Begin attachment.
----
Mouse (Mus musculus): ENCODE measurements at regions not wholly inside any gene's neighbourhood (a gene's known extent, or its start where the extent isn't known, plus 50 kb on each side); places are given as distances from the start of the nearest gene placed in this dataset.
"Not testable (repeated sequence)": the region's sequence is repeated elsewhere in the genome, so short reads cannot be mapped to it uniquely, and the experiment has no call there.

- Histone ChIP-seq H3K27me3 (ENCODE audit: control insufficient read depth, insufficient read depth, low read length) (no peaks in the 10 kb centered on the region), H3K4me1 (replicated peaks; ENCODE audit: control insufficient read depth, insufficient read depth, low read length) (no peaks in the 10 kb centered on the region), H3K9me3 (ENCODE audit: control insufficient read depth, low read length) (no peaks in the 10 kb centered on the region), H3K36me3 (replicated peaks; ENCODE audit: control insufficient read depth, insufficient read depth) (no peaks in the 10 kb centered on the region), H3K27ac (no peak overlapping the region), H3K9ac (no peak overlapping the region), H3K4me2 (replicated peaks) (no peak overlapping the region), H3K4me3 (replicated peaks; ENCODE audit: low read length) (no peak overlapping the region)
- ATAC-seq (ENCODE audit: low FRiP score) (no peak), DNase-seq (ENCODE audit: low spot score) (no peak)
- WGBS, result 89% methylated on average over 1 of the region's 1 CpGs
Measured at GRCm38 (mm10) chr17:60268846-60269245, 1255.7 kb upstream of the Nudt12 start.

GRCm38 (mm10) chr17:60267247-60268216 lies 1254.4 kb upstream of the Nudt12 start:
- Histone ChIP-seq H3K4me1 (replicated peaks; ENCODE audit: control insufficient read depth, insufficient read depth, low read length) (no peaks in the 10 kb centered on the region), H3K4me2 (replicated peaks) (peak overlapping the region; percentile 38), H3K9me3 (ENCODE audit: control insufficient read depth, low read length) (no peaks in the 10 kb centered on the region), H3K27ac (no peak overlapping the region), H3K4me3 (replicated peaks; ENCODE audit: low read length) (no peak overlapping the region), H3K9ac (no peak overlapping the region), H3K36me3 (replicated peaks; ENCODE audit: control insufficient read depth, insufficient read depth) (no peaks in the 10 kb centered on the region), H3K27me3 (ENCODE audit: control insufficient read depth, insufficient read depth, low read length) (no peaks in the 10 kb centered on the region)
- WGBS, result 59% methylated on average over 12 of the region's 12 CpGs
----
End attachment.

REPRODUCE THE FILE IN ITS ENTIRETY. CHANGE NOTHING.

Mouse (Mus musculus): ENCODE measurements at regions not wholly inside any gene's neighbourhood (a gene's known extent, or its start where the extent isn't known, plus 50 kb on each side); places are given as distances from the start of the nearest gene placed in this dataset.
"Not testable (repeated sequence)": the region's sequence is repeated elsewhere in the genome, so short reads cannot be mapped to it uniquely, and the experiment has no call there.

- Histone ChIP-seq H3K27me3 (ENCODE audit: control insufficient read depth, insufficient read depth, low read length) (no peaks in the 10 kb centered on the region), H3K4me1 (replicated peaks; ENCODE audit: control insufficient read depth, insufficient read depth, low read length) (no peaks in the 10 kb centered on the region), H3K9me3 (ENCODE audit: control insufficient read depth, low read length) (no peaks in the 10 kb centered on the region), H3K36me3 (replicated peaks; ENCODE audit: control insufficient read depth, insufficient read depth) (no peaks in the 10 kb centered on the region), H3K27ac (no peak overlapping the region), H3K9ac (no peak overlapping the region), H3K4me2 (replicated peaks) (no peak overlapping the region), H3K4me3 (replicated peaks; ENCODE audit: low read length) (no peak overlapping the region)
- ATAC-seq (ENCODE audit: low FRiP score) (no peak), DNase-seq (ENCODE audit: low spot score) (no peak)
- WGBS, result 89% methylated on average over 1 of the region's 1 CpGs
Measured at GRCm38 (mm10) chr17:60268846-60269245, 1255.7 kb upstream of the Nudt12 start.

GRCm38 (mm10) chr17:60267247-60268216 lies 1254.4 kb upstream of the Nudt12 start:
- Histone ChIP-seq H3K4me1 (replicated peaks; ENCODE audit: control insufficient read depth, insufficient read depth, low read length) (no peaks in the 10 kb centered on the region), H3K4me2 (replicated peaks) (peak overlapping the region; percentile 38), H3K9me3 (ENCODE audit: control insufficient read depth, low read length) (no peaks in the 10 kb centered on the region), H3K27ac (no peak overlapping the region), H3K4me3 (replicated peaks; ENCODE audit: low read length) (no peak overlapping the region), H3K9ac (no peak overlapping the region), H3K36me3 (replicated peaks; ENCODE audit: control insufficient read depth, insufficient read depth) (no peaks in the 10 kb centered on the region), H3K27me3 (ENCODE audit: control insufficient read depth, insufficient read depth, low read length) (no peaks in the 10 kb centered on the region)
- WGBS, result 59% methylated on average over 12 of the region's 12 CpGs